I was skeptical about how well it would work, so I gave it a try for myself and have to say that I am impressed. The one drawback, however, is that the app is pretty sensitive to the speed in which you tap each wall. I noticed that in certain rooms of my apartment, it was difficult to tap across sofas, and over the bed and tables as quickly as the app would like. Then again, running a tape measure across the bed isn’t exactly the easiest thing either.
While I won’t be using this app to measure cuts on my baseboard trim project, I can see it coming in handy for several other projects that don’t require as much precision. Best of all, it’s free!
On a final note, this is my last post here on the Charles Rogers Blog. It’s been a great past couple years writing here, and I hope that everyone reading my articles has enjoyed them or at least learned something new/useful. Thank you all!
Things We Like: Subtle Contrast in Color
Post by Kyle St. Romain.
As part of my home improvement project , or un-improvement project depending on how you look at it, I am now painting the walls in my entryway, kitchen, and main living spaces. When I first painted them nearly 8 years ago, I chose a very sterile white. While I spent a considerable amount of time selecting that particular shade of white, it never really did much for me. The good thing about having white walls, however, is that they are very easy to paint over.
This go-round, I wanted to give the walls some of that personality they were lacking in white. After a few trips to the home improvement stores and much deliberation, I settled on Benjamin Moore’s Wickham Gray. An interesting bonus is that Wickham Gray is part of the Historic Color collection, which is inspired by documented colors found in 18th and 19th century architecture. A cool, modern color with some history behind it is a no-brainer for me.
What I like most about this color, and what inspired me for this post, is the subtlety of it. In certain light and at certain angles, you can hardly distinguish it from the white it’s being painted over. However, when you see it next to the Winter White baseboards and trim, it has a nice little pop. At other angles its appearance ranges from a steel gray to an almost velvety light blue. Generally hard to impress, I am floored by the depth and intrigue of this color.
So when you are deciding on new color palettes for your bedroom or other areas of your home, think about ways to create subtle contrast; contrast doesn’t always have to be big and bold. An accent wall, white trim, exposed walls and duct work, or incorporating other design and architectural elements can really help what you might otherwise think to be an uninteresting color stand out. As is the case with this Wickham Gray, in certain light, you may hardly even notice the color at all. But as the light changes, you and your guests will be in constant amazement over how the appearance of your room changes with it. A little time spent planning these subtle contrasts can help bring you enjoyment from your room for years to come.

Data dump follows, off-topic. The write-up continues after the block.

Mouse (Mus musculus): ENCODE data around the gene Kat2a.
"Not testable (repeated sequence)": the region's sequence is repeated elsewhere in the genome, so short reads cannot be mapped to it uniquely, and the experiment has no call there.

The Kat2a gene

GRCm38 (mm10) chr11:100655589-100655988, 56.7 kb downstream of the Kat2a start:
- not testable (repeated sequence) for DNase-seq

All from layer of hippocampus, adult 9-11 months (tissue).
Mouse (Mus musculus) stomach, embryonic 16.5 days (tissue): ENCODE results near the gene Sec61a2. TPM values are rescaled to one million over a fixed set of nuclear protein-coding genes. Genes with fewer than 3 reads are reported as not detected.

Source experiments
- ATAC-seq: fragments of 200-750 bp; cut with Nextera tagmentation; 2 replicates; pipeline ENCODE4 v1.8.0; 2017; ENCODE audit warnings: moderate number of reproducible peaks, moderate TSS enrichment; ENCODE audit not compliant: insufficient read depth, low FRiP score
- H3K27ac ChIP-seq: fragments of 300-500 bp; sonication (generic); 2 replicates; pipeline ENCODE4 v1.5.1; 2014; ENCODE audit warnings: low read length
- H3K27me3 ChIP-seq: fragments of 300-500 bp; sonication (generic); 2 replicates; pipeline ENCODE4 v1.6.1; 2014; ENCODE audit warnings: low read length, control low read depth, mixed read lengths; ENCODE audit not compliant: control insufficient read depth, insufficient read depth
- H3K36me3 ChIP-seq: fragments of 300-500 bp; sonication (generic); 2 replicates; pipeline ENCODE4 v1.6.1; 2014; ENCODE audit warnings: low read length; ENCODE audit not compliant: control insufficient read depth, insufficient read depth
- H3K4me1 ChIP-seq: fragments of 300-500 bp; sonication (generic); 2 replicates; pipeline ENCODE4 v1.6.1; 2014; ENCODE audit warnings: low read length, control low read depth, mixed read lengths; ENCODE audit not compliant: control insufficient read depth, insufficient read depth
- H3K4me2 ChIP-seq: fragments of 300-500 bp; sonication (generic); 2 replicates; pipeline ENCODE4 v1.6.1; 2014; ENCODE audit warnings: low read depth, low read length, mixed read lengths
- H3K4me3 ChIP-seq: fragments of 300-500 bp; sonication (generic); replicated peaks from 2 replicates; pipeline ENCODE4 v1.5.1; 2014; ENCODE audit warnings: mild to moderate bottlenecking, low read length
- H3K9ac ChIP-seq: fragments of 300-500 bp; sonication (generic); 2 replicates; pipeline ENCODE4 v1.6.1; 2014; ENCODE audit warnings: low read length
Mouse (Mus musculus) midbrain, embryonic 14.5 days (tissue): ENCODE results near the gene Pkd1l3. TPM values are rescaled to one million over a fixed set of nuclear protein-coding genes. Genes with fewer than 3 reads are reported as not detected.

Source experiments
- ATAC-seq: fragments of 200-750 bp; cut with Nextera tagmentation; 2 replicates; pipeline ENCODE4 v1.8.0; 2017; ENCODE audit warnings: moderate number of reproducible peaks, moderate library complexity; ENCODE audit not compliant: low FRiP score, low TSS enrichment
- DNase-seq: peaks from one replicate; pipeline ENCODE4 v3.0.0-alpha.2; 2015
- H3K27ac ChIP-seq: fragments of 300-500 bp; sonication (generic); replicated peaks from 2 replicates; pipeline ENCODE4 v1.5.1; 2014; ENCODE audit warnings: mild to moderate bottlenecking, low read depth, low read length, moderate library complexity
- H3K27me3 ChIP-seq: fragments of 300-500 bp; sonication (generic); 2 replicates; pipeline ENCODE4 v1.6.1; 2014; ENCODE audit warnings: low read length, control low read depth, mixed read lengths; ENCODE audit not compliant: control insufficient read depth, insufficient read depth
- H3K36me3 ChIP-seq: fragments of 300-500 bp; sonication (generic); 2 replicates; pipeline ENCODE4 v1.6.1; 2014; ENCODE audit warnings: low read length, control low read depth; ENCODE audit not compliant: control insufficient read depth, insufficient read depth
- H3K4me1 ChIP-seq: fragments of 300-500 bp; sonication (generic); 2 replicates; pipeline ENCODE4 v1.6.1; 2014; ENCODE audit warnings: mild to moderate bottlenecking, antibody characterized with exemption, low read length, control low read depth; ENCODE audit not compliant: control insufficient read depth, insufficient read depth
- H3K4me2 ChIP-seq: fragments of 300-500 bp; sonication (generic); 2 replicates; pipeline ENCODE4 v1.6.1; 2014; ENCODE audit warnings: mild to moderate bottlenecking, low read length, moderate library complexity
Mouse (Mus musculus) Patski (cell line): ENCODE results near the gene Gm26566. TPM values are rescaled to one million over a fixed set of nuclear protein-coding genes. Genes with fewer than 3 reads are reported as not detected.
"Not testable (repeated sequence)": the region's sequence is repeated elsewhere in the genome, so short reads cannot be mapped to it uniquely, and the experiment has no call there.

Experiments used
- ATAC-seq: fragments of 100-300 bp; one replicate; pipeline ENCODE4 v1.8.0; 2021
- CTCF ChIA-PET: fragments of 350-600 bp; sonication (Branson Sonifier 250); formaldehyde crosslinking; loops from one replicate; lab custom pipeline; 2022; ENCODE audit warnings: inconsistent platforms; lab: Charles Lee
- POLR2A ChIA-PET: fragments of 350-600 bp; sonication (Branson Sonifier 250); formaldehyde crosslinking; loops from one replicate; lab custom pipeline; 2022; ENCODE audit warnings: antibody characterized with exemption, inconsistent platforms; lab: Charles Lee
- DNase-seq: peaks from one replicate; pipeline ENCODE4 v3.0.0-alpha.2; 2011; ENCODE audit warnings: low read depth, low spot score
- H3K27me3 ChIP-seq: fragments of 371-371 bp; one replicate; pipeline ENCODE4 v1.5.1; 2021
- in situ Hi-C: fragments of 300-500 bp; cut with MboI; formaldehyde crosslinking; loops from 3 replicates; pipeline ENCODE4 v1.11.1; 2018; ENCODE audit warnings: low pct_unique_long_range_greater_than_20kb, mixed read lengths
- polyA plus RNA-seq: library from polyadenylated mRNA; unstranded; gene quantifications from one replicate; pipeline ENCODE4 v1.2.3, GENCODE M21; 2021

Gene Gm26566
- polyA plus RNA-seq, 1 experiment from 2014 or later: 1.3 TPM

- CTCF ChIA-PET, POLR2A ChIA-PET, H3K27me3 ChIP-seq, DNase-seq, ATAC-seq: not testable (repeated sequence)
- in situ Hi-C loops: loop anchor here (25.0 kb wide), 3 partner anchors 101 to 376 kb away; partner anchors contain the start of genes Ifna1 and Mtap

Things We Like: Sleeping In The Trees
Post by Kyle St. Romain.
If you want to connect with nature on a higher level or if you just want to feel like a kid again, a tree house might be just what you need. I never realized how prolific tree houses were until I started watching a new show called Tree House Masters on Animal Planet. You’d think there would only be a couple episodes, max, to squeeze out of what has to be a very niche market. However, there are actually a lot more tree houses out there than you may have realized. There is even a tree house community in Costa Rica. Very cool!
For those of us without the tree, the space, the budget, or the willingness to take the extra step of building a home in the trees, there are lots of other ways you can create the feel of a tree house in your own home. Check out what has been questioned as as the best kids bedroom design ever. Spoiler alert, it looks like a tree house! There are lots of other examples of children’s bedrooms that have been transformed into indoor tree houses too, have a look here.
If you prefer the experience without the hassle of building and owning your own tree house, or designing your home to look like one, there is a tree house hotel in Sweden. Can you imagine falling asleep to the gentle sway of the tree and sounds of the wind rustling through the leaves, and then wake up feeling refreshed to one of the most breathtaking views ever? Sounds amazing to me.
While tree houses aren’t for everyone, they certainly do make you wonder about the different ways people live. Personally, I don’t think I could live in one as my main residence due to size constraints. I also have enough frustration navigating the numerous elevators to get out of a modern high rise. That said, a tree house would make a very cool guest house, home office, or simply a relaxing get away —definitely something to think about.